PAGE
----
Chicago, Nov. 17 (Reuters): Researchers today reported progress on ways to repair a damaged heart following an attack — one using skeletal muscle cells and the other bone marrow cells, both taken from the patient.
“We have been able to regenerate dead heart muscle or scar tissue in the area of a heart attack without increasing risk of death,” said Nabil Dib of the Arizona Heart Institute in Phoenix.
“Our findings will allow us to move forward with testing if the procedure can improve the contractility of the heart,” he added.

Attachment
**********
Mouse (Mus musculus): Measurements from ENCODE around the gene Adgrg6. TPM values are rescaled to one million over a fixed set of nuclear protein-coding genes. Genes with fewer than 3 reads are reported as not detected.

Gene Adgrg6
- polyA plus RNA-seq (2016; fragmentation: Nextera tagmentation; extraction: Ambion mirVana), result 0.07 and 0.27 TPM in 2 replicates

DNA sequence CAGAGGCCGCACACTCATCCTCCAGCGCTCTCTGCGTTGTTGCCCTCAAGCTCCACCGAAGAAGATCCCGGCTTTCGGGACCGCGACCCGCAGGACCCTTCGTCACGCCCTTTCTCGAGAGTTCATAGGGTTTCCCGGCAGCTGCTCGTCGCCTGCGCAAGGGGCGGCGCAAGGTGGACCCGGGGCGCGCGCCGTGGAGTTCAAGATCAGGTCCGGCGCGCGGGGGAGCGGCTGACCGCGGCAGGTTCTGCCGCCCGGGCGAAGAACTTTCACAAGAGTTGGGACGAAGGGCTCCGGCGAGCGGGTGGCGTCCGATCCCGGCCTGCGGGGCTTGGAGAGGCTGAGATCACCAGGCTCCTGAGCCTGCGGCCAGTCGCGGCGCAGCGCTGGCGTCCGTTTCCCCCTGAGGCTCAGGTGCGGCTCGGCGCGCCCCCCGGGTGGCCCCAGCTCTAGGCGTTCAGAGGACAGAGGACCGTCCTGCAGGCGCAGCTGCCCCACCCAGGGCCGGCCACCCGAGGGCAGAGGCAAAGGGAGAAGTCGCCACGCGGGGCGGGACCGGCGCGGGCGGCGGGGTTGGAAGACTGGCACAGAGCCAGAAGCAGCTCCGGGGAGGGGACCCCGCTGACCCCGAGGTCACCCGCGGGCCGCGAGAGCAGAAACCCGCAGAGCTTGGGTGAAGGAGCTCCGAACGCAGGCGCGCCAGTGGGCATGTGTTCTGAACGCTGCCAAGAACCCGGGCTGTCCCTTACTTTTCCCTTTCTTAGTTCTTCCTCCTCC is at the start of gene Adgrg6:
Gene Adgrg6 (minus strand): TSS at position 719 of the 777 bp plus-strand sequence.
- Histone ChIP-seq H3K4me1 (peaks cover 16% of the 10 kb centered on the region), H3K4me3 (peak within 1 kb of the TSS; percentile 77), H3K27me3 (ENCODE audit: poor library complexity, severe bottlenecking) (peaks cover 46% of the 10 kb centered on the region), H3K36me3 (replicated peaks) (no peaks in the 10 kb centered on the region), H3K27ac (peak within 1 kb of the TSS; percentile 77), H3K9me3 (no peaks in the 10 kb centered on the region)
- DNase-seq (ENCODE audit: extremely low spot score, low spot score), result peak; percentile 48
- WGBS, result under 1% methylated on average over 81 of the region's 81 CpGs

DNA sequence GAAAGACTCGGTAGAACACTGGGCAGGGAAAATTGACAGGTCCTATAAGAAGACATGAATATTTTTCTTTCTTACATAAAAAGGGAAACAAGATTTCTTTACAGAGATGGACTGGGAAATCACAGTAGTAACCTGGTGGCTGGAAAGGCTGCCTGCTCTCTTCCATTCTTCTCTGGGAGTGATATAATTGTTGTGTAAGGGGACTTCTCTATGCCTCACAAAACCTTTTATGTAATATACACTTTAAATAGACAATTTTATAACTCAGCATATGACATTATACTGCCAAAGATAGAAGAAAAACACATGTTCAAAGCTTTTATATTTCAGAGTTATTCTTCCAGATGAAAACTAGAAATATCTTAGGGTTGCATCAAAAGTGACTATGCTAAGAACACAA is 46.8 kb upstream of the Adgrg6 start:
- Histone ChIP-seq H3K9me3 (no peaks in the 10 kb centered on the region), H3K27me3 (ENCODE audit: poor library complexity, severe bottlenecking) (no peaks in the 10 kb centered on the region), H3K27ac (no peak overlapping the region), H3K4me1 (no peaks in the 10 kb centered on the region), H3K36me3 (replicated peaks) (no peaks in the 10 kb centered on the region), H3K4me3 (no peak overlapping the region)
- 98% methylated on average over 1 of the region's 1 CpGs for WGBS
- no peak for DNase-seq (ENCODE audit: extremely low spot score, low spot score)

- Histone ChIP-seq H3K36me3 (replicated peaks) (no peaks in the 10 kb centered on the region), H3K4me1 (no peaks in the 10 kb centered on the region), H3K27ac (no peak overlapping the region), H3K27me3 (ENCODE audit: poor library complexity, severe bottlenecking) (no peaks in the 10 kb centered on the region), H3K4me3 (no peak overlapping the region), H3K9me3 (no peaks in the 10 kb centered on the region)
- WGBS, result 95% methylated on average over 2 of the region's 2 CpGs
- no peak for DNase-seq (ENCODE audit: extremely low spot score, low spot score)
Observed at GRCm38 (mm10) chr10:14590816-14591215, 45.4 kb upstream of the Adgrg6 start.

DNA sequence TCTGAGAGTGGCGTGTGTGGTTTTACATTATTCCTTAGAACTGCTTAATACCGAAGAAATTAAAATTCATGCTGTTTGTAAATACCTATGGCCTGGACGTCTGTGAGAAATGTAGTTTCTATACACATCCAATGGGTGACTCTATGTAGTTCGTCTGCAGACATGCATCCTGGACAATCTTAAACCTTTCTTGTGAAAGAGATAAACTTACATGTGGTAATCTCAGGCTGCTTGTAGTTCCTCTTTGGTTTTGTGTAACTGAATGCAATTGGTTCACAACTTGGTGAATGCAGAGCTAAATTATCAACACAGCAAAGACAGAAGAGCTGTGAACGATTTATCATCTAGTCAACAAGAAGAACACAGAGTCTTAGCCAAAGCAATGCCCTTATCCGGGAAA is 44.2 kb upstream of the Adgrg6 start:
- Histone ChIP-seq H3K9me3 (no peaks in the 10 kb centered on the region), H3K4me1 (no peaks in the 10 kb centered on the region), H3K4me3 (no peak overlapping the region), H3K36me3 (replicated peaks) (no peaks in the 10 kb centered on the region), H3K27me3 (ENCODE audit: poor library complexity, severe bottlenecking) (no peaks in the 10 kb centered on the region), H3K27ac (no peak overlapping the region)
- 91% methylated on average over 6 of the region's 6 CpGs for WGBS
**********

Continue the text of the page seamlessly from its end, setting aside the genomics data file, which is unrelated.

His study was released at the annual scientific meeting of the American Heart Association. It was released along with one from the University of Leicester in the UK, which found that bone marrow cells injected directly into the heart strengthened heart muscle and significantly enhanced heart function.
“The benefit could be seen only six weeks after injection,” said Manuel Galinanes, who led the study. “Bone marrow not only can differentiate into heart cells but also smooth muscle cells, connective tissue cells and other types of cells to reconstitute the entire structure of a tissue.”